As the organization continues to grow and evolve and the DCI community reacts to that evolution, the answers will be made clearer at least in the model of drum corps that exists today. But again, i don’t feel like there is a clear cut answer to be made after a single year. Surf and DCI needs a larger and more long-term perspective to determine whether or not it can be competitive in that realm.

Regardless of whether or not it can exist in the world class paradigm or if it is a better fit for open class (or maybe the model itself will inspire DCI to consider another change to its structure, particularly if more corps come out and follow this sort of model in the future), i feel it’s important to pay tribute to and honor Surf for what they’ve already achieved and for throwing themselves into that fire as a modern drum corps history-maker in a way that none of the top drum corps can touch. it serves as an example of a model that may not be something to eventually be absorbed and identified under the current drum corps models, but as the potential birth and inspiration of a new sustainable model, something that can bridge junior corps membership in the context of today’s evolving world and serve as a catalyst and inspiration for other organizations to manage and maintain drum corps that might otherwise be forced to fold.

And despite the fact that drum corps remains and should remain a competitive activity, i feel that the mission of the activity is to provide kids and adults alike a conduit for which they can learn and experience life lessons that they would not otherwise have access to. So if more drum corps could be sustained, revived, or created through alternative models such as this, it is the responsibility of DCI and of the drum corps community to support it and grant it an avenue where those organizations can be successful. Drum Corps changed my life. Without it, i would not be the teacher i am now, i would not have made the connections that i have now, i would not have made the friends who i love and cherish and will for the rest of my life, and i know many people who feel the same. In that sense, there is no doubt in my mind that the dedication, bravery, and vision that has pushed them to this point already made them a world class success even before they took their first step on the competition field in Rome, NY.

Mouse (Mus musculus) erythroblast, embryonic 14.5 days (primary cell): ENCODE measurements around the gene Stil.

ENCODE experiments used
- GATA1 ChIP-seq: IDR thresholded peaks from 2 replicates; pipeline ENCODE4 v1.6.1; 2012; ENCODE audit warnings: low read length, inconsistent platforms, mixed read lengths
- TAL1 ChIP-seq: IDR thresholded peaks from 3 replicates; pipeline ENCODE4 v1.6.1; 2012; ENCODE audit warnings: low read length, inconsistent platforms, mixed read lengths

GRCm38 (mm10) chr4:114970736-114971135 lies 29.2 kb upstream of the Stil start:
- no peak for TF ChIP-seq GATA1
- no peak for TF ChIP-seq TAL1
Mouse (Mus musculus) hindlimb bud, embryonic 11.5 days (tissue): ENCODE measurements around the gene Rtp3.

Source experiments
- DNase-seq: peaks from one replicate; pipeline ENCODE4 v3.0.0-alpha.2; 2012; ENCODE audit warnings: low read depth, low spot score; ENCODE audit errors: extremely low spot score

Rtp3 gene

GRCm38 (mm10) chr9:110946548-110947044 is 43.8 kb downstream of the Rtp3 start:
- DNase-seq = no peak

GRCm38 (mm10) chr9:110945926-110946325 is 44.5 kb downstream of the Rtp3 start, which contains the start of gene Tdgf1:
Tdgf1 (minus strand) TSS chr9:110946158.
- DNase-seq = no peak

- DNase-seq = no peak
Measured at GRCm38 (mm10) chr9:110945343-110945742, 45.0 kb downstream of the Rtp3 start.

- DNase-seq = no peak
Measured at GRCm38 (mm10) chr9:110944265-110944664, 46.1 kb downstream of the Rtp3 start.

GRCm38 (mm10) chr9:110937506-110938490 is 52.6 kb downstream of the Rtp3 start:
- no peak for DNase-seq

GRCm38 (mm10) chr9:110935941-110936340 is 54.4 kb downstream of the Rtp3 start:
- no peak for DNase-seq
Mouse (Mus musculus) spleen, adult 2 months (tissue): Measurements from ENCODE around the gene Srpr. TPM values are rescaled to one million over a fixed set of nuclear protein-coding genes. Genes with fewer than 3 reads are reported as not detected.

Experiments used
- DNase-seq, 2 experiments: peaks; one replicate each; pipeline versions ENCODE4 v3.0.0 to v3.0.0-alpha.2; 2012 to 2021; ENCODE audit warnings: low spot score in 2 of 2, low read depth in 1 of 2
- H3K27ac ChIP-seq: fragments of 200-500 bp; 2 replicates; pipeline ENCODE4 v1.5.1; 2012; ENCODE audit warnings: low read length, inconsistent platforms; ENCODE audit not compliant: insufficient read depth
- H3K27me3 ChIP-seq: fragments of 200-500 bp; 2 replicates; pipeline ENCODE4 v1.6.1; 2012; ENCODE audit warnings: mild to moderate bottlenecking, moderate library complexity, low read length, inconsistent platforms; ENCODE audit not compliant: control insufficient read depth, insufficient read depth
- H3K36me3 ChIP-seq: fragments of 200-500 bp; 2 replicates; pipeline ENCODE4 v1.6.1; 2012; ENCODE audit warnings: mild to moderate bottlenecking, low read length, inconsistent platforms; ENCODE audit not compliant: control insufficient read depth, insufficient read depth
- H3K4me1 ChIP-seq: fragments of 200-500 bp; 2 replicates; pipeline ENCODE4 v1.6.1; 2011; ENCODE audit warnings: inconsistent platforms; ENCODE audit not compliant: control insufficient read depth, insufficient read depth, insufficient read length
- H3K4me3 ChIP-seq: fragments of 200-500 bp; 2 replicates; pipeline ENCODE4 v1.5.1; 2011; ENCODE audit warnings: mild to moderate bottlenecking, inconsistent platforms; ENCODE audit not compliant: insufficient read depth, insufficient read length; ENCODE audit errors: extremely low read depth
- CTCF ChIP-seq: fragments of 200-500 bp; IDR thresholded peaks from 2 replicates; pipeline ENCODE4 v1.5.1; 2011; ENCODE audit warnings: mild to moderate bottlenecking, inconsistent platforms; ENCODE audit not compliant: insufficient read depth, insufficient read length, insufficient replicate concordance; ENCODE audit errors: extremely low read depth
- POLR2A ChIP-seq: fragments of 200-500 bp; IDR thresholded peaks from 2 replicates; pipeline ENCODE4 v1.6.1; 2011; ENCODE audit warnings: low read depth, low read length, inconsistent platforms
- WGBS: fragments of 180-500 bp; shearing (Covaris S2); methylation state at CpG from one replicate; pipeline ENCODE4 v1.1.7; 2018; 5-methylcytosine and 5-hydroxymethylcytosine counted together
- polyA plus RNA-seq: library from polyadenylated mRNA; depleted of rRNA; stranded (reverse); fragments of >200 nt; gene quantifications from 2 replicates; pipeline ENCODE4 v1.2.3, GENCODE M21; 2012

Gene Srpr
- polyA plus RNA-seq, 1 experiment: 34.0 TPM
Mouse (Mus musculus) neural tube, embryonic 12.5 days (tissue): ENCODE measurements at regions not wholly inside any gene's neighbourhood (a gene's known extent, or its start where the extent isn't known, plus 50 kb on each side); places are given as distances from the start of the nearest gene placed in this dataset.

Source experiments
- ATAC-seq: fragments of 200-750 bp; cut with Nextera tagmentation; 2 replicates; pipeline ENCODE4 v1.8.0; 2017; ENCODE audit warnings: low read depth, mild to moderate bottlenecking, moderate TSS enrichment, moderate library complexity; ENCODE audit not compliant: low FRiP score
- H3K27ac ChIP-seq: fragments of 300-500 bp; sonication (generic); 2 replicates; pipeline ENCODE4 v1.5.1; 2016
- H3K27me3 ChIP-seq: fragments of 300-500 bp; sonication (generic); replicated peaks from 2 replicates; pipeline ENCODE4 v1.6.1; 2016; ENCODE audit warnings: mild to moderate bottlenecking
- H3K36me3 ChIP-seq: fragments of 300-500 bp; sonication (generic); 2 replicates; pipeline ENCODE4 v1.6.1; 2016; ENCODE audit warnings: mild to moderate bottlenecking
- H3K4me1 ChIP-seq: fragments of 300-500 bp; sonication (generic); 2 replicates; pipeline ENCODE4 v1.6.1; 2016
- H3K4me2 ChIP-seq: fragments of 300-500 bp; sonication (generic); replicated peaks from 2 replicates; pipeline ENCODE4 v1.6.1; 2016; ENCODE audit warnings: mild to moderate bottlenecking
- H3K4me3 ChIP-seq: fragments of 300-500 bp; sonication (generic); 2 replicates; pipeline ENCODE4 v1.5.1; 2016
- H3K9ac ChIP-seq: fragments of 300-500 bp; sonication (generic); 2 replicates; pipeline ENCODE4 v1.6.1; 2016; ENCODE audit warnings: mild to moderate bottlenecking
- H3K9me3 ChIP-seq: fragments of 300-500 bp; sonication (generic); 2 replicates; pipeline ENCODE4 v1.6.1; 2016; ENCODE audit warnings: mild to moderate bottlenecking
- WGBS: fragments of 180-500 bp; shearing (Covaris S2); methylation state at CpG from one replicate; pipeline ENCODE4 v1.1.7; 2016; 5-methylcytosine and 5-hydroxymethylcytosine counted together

originally posted on darkblog resonate. i prefer any comments there.

Mendel Lee

I'm a composer, musician, and music educator residing in New Orleans, LA.

One thought to “Case Study: The Jersey Surf model of drum and bugle corps – part 2”

  1. I thought about joining Serf a year or so ago but never did because I’m just too far away. I did drum corps though, the Colt Cadets ’07 and ’08. Even met my fiancé there. I would have gone on to the Colts but…
    Anyway, I was so excited to hear that the Serf was moving up. I’ve always loved there pit.